Date of Award
Master of Science (MS)
Mary Beth Kenkel
The present study examined the interaction between environmental and individual difference characteristics in predicting perceptions of white-collar crime and likelihood to engage in academic dishonesty. It adopted a cross discipline approach that pulls literature from criminology, industrial organizational psychology and academic dishonesty to create the theoretical framework for what causes a person to deviate. General strain theory, rational choice theory and social exchange theory were employed to explain how integrity, perceived stress and perceived injustice could predict likelihood to commit academic dishonesty and perceptions of white-collar crime. Additional analyses looked at how self-control might moderate the relationships between perceived stress and injustice on the outcome variables. Overall, only integrity significantly predicted likelihood to commit academic dishonesty and perceptions of white-collar crime. It was also found that females perceive academic dishonesty as more severe, but are also more likely to endorse committing academic dishonesty than males. Implications for the white-collar crime literature and future directions are discussed.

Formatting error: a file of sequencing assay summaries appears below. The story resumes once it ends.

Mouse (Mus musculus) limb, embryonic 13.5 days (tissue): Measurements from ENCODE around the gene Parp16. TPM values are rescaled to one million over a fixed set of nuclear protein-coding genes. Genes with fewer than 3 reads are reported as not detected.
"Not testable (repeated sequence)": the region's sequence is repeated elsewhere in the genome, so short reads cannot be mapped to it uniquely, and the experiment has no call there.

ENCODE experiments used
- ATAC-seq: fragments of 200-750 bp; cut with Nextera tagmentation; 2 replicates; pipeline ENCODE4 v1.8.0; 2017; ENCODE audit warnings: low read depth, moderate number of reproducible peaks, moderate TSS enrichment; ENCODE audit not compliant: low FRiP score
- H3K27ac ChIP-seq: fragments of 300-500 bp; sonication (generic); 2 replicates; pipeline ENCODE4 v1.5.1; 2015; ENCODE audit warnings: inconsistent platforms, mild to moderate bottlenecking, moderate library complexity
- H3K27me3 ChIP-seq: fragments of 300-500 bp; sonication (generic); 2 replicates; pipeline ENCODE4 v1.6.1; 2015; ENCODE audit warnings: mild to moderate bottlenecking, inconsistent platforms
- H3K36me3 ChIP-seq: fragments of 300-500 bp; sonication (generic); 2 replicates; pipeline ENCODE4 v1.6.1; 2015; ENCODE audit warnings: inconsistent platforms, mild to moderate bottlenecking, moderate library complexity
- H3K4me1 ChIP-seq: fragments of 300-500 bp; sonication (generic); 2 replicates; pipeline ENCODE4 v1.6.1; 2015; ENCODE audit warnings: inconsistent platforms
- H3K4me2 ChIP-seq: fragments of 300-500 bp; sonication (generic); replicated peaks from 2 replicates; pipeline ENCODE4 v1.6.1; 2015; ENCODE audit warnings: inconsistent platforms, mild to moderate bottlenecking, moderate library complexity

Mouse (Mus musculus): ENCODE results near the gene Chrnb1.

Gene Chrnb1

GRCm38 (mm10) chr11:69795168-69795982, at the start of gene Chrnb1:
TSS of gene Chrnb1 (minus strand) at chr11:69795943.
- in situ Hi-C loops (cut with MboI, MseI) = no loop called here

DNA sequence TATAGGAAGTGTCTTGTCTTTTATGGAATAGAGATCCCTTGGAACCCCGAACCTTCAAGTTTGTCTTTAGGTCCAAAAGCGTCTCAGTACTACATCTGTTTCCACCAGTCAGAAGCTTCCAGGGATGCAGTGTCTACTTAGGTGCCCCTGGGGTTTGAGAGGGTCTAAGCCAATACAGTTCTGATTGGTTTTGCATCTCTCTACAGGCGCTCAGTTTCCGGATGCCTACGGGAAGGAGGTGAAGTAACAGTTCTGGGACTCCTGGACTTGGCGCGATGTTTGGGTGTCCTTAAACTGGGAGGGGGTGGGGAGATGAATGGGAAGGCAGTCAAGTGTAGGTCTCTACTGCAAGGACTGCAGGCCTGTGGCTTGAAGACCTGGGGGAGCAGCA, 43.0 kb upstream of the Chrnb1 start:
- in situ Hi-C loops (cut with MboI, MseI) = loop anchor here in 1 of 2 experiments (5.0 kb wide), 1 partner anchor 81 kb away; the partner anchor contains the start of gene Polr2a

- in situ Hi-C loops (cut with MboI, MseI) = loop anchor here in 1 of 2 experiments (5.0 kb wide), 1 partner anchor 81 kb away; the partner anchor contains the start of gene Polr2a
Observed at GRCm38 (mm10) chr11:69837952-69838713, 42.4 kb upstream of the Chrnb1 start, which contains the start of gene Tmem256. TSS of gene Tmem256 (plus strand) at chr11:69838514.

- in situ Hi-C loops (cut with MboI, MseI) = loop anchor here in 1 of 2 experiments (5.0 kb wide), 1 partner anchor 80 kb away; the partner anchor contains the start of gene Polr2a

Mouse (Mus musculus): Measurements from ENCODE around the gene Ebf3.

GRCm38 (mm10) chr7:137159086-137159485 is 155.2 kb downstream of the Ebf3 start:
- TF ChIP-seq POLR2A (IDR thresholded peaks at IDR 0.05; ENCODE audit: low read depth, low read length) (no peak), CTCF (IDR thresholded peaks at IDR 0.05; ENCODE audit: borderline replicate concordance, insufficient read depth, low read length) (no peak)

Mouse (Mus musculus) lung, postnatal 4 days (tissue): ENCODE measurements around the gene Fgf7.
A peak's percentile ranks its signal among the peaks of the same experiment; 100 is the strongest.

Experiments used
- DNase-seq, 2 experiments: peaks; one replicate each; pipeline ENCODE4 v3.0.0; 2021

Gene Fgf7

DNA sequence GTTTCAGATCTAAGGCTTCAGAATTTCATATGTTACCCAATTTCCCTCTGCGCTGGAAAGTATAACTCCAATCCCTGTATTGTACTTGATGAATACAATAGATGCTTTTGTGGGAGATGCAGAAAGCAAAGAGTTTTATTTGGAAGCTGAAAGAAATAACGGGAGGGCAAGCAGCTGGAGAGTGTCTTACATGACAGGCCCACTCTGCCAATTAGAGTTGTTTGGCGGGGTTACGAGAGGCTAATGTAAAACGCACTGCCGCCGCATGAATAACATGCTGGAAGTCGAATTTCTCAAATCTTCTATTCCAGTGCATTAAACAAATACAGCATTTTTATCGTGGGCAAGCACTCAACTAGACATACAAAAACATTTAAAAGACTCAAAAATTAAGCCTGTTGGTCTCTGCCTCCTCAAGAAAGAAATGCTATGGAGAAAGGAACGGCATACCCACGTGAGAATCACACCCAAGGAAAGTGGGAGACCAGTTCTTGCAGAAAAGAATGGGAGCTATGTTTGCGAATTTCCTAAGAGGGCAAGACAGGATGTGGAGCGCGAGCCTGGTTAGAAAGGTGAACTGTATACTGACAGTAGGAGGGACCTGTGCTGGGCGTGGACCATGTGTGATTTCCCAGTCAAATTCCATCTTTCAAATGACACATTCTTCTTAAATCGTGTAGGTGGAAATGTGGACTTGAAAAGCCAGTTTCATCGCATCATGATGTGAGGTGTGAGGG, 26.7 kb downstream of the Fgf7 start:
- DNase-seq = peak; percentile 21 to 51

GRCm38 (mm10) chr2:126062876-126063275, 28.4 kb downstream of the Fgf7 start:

Fraley, Dakota Lee, "What Makes a Business Person a Criminal: An Examination Through Academic Dishonesty" (2017). Theses and Dissertations. 263.
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